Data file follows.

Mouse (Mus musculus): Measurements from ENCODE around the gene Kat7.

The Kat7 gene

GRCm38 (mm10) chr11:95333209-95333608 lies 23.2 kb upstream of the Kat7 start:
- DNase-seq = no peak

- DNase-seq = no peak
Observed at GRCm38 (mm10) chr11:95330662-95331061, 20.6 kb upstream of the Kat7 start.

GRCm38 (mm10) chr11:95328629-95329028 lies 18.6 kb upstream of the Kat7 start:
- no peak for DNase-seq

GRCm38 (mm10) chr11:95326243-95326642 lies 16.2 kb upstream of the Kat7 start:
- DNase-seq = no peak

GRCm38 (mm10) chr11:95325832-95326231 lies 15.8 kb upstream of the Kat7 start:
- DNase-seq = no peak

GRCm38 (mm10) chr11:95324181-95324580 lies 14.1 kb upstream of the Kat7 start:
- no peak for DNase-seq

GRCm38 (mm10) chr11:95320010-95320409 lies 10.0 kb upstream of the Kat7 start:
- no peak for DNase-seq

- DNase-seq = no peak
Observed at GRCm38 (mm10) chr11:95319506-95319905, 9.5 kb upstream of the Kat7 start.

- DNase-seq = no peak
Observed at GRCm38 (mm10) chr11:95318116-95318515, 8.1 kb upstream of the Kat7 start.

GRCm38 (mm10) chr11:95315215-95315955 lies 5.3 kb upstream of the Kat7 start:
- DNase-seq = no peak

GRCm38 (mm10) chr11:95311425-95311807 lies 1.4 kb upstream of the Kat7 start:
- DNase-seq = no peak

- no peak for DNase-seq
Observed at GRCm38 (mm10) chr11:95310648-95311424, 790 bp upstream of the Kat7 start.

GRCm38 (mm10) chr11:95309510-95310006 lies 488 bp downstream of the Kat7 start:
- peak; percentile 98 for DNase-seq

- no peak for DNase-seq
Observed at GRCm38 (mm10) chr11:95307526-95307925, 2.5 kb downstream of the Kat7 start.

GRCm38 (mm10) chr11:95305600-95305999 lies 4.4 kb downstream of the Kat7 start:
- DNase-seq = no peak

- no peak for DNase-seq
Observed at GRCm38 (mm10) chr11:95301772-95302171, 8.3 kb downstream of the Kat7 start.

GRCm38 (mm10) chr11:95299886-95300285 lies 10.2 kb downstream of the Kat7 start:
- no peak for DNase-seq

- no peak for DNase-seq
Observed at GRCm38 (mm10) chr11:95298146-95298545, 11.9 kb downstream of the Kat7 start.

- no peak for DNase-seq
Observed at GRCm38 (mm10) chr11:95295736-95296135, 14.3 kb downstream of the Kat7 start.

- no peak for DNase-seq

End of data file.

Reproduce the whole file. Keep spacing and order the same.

Mouse (Mus musculus): Measurements from ENCODE around the gene Kat7.

The Kat7 gene

GRCm38 (mm10) chr11:95333209-95333608 lies 23.2 kb upstream of the Kat7 start:
- DNase-seq = no peak

- DNase-seq = no peak
Observed at GRCm38 (mm10) chr11:95330662-95331061, 20.6 kb upstream of the Kat7 start.

GRCm38 (mm10) chr11:95328629-95329028 lies 18.6 kb upstream of the Kat7 start:
- no peak for DNase-seq

GRCm38 (mm10) chr11:95326243-95326642 lies 16.2 kb upstream of the Kat7 start:
- DNase-seq = no peak

GRCm38 (mm10) chr11:95325832-95326231 lies 15.8 kb upstream of the Kat7 start:
- DNase-seq = no peak

GRCm38 (mm10) chr11:95324181-95324580 lies 14.1 kb upstream of the Kat7 start:
- no peak for DNase-seq

GRCm38 (mm10) chr11:95320010-95320409 lies 10.0 kb upstream of the Kat7 start:
- no peak for DNase-seq

- DNase-seq = no peak
Observed at GRCm38 (mm10) chr11:95319506-95319905, 9.5 kb upstream of the Kat7 start.

- DNase-seq = no peak
Observed at GRCm38 (mm10) chr11:95318116-95318515, 8.1 kb upstream of the Kat7 start.

GRCm38 (mm10) chr11:95315215-95315955 lies 5.3 kb upstream of the Kat7 start:
- DNase-seq = no peak

GRCm38 (mm10) chr11:95311425-95311807 lies 1.4 kb upstream of the Kat7 start:
- DNase-seq = no peak

- no peak for DNase-seq
Observed at GRCm38 (mm10) chr11:95310648-95311424, 790 bp upstream of the Kat7 start.

GRCm38 (mm10) chr11:95309510-95310006 lies 488 bp downstream of the Kat7 start:
- peak; percentile 98 for DNase-seq

- no peak for DNase-seq
Observed at GRCm38 (mm10) chr11:95307526-95307925, 2.5 kb downstream of the Kat7 start.

GRCm38 (mm10) chr11:95305600-95305999 lies 4.4 kb downstream of the Kat7 start:
- DNase-seq = no peak

- no peak for DNase-seq
Observed at GRCm38 (mm10) chr11:95301772-95302171, 8.3 kb downstream of the Kat7 start.

GRCm38 (mm10) chr11:95299886-95300285 lies 10.2 kb downstream of the Kat7 start:
- no peak for DNase-seq

- no peak for DNase-seq
Observed at GRCm38 (mm10) chr11:95298146-95298545, 11.9 kb downstream of the Kat7 start.

- no peak for DNase-seq
Observed at GRCm38 (mm10) chr11:95295736-95296135, 14.3 kb downstream of the Kat7 start.

- no peak for DNase-seq